EU-Commission takes first step to deregulate genetically engineered plants and food

In an “Inception Impact Assessment” published on the 24th September, the European Commission informs the public and interested parties about its intention to prepare new legislation that would waive the standard risk assessment and labelling requirements for genetically modified organisms on “plants obtained by targeted mutagenesis and cisgenesis”. With these new terms the Commission describes results of the new genetic engineering technologies CRISPR/Cas and other “gene editing” techniques which effect either the single or multiple alteration of short DNA strands or the transfer of strands which already exist in an organisms DNA, but may not be activated or located in a different context. Cisgenesis describes genetic engineering that does not introduce new DNA from another organism (transgenesis) but alters and “rewrites” existing DNA.

The Commission invites the public to comment on its plan, goals and assumptions before October 22nd. 

Important points to consider concerning the EU-Commission´s plan in a nutshell:

  1. This proposal is a first step towards deregulating the approval of genetically engineered plants, animals and microorganisms. It lacks an overall concept for GMO regulation and does not take into account novel risks and hazards emerging from the application of new GM technologies.
  2. Artificial distinctions between different forms of genetic engineering (directed mutagenesis, cisgenesis) only confuse the basic EU definition of GMOs as organisms in which the “genetic material has been altered in a way that does not occur naturally”, as confirmed by the European Court of Justice in 2018.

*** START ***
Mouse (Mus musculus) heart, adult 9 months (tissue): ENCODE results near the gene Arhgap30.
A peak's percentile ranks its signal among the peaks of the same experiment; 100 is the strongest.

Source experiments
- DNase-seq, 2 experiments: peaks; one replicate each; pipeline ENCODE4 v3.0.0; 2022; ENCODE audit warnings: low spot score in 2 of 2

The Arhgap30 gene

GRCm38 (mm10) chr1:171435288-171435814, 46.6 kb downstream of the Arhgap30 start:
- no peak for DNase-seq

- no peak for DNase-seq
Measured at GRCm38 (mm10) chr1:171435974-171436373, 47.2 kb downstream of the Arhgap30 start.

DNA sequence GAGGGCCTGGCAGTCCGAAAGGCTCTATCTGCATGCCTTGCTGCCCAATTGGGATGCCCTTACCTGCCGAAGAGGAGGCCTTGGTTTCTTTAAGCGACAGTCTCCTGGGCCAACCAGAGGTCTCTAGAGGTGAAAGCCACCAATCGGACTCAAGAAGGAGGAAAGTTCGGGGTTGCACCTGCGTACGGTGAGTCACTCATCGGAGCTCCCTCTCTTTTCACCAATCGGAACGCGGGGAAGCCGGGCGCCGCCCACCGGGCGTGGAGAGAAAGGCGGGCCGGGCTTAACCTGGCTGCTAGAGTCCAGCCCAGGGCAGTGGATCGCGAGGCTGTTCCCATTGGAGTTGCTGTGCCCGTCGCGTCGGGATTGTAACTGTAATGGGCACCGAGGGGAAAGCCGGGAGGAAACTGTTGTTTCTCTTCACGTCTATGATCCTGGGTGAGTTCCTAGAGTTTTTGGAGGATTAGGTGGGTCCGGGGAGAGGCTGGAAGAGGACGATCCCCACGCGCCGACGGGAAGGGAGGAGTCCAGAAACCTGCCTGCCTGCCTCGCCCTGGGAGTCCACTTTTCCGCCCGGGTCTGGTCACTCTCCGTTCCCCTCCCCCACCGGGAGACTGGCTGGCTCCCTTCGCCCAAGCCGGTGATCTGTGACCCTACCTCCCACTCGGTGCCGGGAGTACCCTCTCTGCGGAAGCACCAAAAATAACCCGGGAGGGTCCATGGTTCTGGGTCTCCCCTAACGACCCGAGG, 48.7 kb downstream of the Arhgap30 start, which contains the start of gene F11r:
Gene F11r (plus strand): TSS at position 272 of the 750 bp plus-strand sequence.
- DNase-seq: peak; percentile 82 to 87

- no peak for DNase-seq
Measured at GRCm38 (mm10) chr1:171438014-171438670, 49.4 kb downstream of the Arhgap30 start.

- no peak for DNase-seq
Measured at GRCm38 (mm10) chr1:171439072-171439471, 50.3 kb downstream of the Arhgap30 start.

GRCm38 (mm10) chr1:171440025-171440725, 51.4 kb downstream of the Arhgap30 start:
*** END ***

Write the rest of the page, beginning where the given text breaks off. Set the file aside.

3. The Commissions description of these specific GMOs sounds like direct PR for their potential benefits and lacks the critical distance to be expected from a public institution and impartial regulator.
  4. The precautionary principle as the constitutional basis of EU environmental risk assessment is no longer mentioned in the proposal.
  5. It would be desirable to take into account as part of any technology assessment and approval processes, social and sustainability criteria in a systematic way. However, the proposal to single out a narrow class of GMOs for such an approach seems arbitrary. It lacks a sound scientific, systematic and coherent new approach to product and technology evaluation.

Examples of items to be communicated to the Commission: 

  1. All GMOs obtained from older or newer genetic engineering technologies should be subject to the standard case by case approval and risk assessment procedures for GMOs.
  2. All GMO products should be clearly labelled so as to allow for an informed choice of consumers,  and farmers. The traceability of all GMOs should be a mandatory prerequisite for approval. 
  3. An adaptation of GMO risk assessment procedures to newer technological developments and new scientific evidence must be based upon solid scientific criteria and concepts and must include the assessment of new and additional risks emerging from new technologies.
  4. The assessment of socio-economic as well as sustainability benefits and risks must be planned and designed in a broad, inclusive and integrated way. To guarantee its integrity and credibility it should not be limited to the regulation of one specific category of GMOs.

Further reading:

Commission policy paper, sometimes referred to as study, on new genomic techniques (April 2021)

Biosafety of Genome Editing Applications … a critical scientific assessment from members of five national regulatory institutions within the EU (June 2021)

Biased from the outset… critical response from 51 environmental, consumer and farmer organisations (Sept 2021)

Background papers on CRISPR/Cas technologies and risks Scientific but comprehensible general background papers of the FGU project genetic engineering and the environment (2020/2021)

Write to the public consultation on the new GMOs

This online form is intended to make it easier for you to participate in the EU Commission's "have your say" procedure. The aim of GMO-Free Europe is not to collect as many signatures as possible, but to respectfully express personal, environmental, scientific, economic and other concerns. You are of course welcome to use parts of our text. If you wish to express your opinion anonymously, please use the form provided by the EU Commission.

Feedback period: 24 September 2021 - 22 October 2021  (midnight Brussels time)